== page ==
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Molecular medicine reports

High glucose induces Rho/ROCK-dependent visfatin and type I procollagen expression in rat primary cardiac fibroblasts.


PMID 25050741

Abstract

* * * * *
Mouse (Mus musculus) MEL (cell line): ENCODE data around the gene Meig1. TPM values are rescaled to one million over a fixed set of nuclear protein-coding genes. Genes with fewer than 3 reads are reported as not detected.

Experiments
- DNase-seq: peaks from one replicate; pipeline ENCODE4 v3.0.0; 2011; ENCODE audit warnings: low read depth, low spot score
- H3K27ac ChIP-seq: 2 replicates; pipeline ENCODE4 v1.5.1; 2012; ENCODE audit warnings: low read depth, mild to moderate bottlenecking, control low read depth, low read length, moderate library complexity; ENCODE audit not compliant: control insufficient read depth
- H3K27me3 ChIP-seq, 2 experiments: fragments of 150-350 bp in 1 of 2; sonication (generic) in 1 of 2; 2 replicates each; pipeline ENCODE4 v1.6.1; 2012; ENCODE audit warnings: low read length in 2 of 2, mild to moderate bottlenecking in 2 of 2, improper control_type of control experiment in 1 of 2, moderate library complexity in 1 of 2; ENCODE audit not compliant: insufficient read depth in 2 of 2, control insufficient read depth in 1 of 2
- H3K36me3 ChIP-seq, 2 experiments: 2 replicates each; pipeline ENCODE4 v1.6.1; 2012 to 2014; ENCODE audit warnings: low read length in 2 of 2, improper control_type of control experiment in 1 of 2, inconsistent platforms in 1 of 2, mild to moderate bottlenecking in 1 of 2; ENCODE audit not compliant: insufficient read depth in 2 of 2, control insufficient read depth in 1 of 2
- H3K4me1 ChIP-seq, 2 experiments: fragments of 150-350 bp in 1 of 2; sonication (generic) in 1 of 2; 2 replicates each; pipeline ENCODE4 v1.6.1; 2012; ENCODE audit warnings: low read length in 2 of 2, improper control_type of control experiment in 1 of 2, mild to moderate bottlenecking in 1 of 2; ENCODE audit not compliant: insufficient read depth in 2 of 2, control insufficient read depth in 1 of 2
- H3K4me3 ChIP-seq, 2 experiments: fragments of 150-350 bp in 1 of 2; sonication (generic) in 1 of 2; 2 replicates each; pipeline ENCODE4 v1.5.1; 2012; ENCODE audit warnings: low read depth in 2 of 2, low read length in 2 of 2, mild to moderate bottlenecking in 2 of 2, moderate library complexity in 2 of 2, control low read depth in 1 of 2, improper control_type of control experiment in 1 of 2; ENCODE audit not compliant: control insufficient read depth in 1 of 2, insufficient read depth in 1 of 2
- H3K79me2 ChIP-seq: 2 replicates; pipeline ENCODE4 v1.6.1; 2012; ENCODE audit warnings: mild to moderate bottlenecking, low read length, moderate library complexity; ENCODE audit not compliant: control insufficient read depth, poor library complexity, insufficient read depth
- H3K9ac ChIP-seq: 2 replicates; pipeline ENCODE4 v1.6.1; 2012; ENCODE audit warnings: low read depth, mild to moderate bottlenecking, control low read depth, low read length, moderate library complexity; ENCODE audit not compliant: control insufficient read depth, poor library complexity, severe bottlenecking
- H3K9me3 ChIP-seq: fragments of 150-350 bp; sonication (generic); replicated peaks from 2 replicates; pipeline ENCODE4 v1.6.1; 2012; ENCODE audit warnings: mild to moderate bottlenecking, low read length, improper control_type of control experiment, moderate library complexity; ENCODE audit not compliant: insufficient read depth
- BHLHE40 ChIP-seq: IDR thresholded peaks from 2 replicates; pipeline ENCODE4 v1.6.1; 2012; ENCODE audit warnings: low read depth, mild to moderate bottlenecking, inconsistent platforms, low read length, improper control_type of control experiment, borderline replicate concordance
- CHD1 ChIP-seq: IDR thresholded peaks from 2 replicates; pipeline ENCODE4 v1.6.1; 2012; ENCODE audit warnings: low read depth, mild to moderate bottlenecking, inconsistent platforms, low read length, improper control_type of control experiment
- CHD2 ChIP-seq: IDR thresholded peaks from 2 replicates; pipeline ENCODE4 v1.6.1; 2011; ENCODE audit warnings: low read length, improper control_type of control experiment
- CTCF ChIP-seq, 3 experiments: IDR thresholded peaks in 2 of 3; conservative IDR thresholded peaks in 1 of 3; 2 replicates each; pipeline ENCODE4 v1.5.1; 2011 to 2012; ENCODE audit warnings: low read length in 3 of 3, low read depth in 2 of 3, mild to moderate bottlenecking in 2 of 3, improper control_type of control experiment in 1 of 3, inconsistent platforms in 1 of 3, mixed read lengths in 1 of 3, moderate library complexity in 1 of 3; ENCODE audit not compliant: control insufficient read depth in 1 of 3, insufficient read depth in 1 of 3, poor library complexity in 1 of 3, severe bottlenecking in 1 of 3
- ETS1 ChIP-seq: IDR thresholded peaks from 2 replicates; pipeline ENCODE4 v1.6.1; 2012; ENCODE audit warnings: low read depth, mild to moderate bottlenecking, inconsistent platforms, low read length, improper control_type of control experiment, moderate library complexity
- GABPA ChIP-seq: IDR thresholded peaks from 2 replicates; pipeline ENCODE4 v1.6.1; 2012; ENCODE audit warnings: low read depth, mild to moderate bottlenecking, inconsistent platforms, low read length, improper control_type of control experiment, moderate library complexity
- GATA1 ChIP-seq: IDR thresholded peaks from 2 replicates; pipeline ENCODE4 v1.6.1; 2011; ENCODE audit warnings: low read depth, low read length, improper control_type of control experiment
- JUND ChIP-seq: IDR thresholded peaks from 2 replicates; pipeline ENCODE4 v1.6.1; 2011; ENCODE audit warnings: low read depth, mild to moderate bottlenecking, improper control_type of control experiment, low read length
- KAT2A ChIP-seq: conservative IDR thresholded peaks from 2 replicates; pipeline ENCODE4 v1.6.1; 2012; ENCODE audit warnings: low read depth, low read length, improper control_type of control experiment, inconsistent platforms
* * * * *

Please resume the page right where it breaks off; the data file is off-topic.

Myocardial fibrosis and excessive proliferation of cardiac fibroblasts (CFs) contribute to diabetic cardiomyopathy (DCM). However, the underlying mechanism is still not completely clear. The aim of this study was to investigate the relationship between high-glucose treatment and the expression of visfatin and type I procollagen in rat CFs, and examine the regulatory effects of high‑glucose treatment on the Rho/ROCK signaling pathway. CFs from newborn Sprague Dawley rats were treated with high concentrations of glucose (10, 30 and 50 mmol/l D-glucose), a baseline concentration of glucose (5.5 mmol/l) as a control, and mannitol (5.5 mmol/l D-glucose + 44.5 mmol/l mannitol) as an osmotic control. CFs were also treated with 30 mmol/l D-glucose for 6, 12, 24 and 48 h. The proliferation of CFs was determined by the MTT assay. The mRNA and protein expression of visfatin and type I procollagen were quantified by RT-qPCR and western blot analysis, respectively. Cardiac fibroblast proliferation reached a peak at 30 mmol/l D-glucose, and visfatin and type I procollagen expression were significantly increased upon treatment with high concentrations of glucose (10 and 30 mmol/l) compared to baseline glucose treatment. Treatment with 30 mmol/l D-glucose time-dependently promoted cardiac fibroblast proliferation. The mRNA and protein expression of visfatin and type I procollagen were significantly increased compared to the control at 24 h after 30 mmol/l D-glucose treatment. Y27632, a Rho-associated protein kinase (ROCK) inhibitor, significantly decreased the mRNA and protein levels of visfatin and type I procollagen, induced by 30 mmol/l D-glucose (all P<0.05). In conclusion, a high level of glucose promotes cardiac fibroblast proliferation, and induces visfatin and type I procollagen expression in CFs, at least partially via the Rho/ROCK signaling pathway. These results may be helpful in developing an appropriate therapeutic strategy for DCM.